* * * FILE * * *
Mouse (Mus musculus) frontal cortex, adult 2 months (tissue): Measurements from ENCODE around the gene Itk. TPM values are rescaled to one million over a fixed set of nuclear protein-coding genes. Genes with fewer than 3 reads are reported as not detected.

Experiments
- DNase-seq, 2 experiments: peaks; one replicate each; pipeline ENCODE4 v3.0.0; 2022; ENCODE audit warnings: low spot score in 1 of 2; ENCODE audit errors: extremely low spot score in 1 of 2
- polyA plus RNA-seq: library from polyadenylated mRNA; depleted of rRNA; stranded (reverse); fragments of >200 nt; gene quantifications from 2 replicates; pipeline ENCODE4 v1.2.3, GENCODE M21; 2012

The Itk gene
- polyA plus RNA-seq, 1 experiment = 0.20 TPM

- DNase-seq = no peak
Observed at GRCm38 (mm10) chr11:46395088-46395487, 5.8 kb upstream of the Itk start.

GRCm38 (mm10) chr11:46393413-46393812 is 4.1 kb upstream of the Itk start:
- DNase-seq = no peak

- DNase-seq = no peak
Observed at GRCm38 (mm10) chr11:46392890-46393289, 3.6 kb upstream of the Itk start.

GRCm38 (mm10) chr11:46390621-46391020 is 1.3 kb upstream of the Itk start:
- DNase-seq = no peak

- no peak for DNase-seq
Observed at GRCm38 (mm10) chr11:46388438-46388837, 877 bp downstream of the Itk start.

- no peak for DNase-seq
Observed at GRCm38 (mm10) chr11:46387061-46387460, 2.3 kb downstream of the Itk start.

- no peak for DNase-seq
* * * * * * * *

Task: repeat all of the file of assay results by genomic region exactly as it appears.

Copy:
Mouse (Mus musculus) frontal cortex, adult 2 months (tissue): Measurements from ENCODE around the gene Itk. TPM values are rescaled to one million over a fixed set of nuclear protein-coding genes. Genes with fewer than 3 reads are reported as not detected.

Experiments
- DNase-seq, 2 experiments: peaks; one replicate each; pipeline ENCODE4 v3.0.0; 2022; ENCODE audit warnings: low spot score in 1 of 2; ENCODE audit errors: extremely low spot score in 1 of 2
- polyA plus RNA-seq: library from polyadenylated mRNA; depleted of rRNA; stranded (reverse); fragments of >200 nt; gene quantifications from 2 replicates; pipeline ENCODE4 v1.2.3, GENCODE M21; 2012

The Itk gene
- polyA plus RNA-seq, 1 experiment = 0.20 TPM

- DNase-seq = no peak
Observed at GRCm38 (mm10) chr11:46395088-46395487, 5.8 kb upstream of the Itk start.

GRCm38 (mm10) chr11:46393413-46393812 is 4.1 kb upstream of the Itk start:
- DNase-seq = no peak

- DNase-seq = no peak
Observed at GRCm38 (mm10) chr11:46392890-46393289, 3.6 kb upstream of the Itk start.

GRCm38 (mm10) chr11:46390621-46391020 is 1.3 kb upstream of the Itk start:
- DNase-seq = no peak

- no peak for DNase-seq
Observed at GRCm38 (mm10) chr11:46388438-46388837, 877 bp downstream of the Itk start.

- no peak for DNase-seq
Observed at GRCm38 (mm10) chr11:46387061-46387460, 2.3 kb downstream of the Itk start.

- no peak for DNase-seq